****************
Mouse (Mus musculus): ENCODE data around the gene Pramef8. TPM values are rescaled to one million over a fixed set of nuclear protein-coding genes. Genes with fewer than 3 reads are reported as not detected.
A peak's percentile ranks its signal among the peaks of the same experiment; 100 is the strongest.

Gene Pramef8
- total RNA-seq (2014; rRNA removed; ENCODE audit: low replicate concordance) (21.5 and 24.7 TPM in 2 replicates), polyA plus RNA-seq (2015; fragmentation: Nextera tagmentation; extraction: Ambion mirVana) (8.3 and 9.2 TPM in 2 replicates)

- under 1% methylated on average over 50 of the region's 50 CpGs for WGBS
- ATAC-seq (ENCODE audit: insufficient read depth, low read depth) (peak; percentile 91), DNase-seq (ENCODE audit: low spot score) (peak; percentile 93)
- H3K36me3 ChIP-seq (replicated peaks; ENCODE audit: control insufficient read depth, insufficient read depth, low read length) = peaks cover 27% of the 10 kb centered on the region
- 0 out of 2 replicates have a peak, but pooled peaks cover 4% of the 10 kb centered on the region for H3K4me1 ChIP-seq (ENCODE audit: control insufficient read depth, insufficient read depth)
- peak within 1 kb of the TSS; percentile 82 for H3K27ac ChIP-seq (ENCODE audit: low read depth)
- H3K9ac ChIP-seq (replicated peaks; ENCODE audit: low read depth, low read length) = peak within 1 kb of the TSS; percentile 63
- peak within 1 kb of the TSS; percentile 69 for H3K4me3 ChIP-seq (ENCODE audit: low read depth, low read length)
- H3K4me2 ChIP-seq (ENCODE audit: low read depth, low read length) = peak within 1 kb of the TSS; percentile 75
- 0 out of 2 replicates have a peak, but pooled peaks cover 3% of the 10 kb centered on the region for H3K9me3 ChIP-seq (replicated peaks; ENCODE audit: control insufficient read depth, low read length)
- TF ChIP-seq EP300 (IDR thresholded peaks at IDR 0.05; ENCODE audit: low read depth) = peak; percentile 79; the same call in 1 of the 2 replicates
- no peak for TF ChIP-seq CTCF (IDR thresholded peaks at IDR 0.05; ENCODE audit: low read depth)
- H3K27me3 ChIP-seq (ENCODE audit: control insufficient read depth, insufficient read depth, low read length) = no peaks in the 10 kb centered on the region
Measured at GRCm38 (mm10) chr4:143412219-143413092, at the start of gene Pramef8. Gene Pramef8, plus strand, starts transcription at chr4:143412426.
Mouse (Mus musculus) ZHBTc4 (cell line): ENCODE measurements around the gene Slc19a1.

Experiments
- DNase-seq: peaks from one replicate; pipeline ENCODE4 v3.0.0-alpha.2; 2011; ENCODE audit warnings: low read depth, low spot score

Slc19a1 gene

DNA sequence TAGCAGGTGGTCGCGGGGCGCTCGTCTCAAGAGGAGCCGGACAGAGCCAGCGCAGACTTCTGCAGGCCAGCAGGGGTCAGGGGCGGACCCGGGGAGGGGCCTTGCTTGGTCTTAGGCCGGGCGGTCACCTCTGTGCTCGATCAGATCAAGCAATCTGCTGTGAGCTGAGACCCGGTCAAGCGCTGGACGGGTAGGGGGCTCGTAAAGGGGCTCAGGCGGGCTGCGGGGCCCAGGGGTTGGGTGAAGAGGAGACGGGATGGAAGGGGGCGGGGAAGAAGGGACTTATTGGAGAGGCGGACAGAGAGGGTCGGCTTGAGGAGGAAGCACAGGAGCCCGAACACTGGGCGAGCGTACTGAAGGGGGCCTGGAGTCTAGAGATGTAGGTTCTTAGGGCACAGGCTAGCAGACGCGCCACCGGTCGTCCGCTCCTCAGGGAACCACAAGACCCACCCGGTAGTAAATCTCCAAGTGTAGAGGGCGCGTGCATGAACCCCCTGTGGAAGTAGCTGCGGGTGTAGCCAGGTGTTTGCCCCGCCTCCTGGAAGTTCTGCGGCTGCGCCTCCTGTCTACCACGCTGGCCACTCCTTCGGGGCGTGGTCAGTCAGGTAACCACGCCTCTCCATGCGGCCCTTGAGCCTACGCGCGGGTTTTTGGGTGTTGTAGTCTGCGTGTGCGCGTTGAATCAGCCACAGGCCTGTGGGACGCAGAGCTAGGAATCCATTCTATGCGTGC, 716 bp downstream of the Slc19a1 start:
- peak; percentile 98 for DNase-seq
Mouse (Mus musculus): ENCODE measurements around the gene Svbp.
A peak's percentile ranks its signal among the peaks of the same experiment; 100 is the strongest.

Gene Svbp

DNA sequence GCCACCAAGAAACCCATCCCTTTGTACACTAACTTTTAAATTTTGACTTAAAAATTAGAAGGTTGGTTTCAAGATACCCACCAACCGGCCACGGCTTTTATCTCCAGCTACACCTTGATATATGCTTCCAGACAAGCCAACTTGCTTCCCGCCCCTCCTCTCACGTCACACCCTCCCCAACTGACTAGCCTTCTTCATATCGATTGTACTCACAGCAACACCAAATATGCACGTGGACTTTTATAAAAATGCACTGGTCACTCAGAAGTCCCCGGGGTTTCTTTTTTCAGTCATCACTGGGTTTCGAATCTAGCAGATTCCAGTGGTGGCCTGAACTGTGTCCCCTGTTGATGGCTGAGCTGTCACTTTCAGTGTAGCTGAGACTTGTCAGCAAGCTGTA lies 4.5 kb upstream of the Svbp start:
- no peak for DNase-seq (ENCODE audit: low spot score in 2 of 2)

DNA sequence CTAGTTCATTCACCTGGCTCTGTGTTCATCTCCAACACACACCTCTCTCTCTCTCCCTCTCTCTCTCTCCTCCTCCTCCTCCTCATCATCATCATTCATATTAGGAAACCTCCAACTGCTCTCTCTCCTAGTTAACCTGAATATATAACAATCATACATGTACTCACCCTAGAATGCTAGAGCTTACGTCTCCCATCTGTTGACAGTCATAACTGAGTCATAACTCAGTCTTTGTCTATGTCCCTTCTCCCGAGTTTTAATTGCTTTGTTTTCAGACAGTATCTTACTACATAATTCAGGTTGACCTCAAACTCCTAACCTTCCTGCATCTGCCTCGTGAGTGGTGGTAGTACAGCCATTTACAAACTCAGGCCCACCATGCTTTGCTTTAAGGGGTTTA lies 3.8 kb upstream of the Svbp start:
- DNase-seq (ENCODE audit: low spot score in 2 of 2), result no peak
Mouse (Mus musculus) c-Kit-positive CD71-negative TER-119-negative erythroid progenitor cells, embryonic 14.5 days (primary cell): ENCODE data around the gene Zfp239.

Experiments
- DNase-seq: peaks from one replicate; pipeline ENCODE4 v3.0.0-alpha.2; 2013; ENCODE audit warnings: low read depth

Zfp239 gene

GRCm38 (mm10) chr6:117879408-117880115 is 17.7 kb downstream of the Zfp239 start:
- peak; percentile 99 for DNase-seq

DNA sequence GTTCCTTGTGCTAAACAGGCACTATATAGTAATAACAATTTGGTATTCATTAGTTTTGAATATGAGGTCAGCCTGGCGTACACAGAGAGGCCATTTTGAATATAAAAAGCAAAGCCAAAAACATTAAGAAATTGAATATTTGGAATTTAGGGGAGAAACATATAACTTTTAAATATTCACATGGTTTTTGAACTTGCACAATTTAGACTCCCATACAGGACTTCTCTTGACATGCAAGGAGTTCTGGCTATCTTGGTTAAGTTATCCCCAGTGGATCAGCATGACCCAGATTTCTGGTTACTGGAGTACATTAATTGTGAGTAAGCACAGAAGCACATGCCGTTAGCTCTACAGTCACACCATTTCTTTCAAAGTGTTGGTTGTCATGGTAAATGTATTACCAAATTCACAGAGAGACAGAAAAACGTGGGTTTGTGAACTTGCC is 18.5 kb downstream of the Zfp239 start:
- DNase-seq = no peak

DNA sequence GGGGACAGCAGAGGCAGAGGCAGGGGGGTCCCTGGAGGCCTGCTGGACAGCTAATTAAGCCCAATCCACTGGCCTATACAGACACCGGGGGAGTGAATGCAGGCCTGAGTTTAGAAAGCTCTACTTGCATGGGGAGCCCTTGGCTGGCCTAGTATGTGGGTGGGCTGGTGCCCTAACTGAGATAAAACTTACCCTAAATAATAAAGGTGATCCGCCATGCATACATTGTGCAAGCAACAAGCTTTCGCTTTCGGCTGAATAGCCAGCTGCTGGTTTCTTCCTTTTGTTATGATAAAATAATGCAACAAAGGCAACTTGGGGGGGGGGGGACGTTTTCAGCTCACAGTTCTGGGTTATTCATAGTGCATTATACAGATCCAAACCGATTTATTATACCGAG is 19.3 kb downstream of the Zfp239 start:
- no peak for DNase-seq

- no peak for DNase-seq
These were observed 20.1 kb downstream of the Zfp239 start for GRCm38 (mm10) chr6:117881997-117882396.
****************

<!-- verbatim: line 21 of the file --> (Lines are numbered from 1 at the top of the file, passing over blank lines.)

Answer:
Slc19a1 gene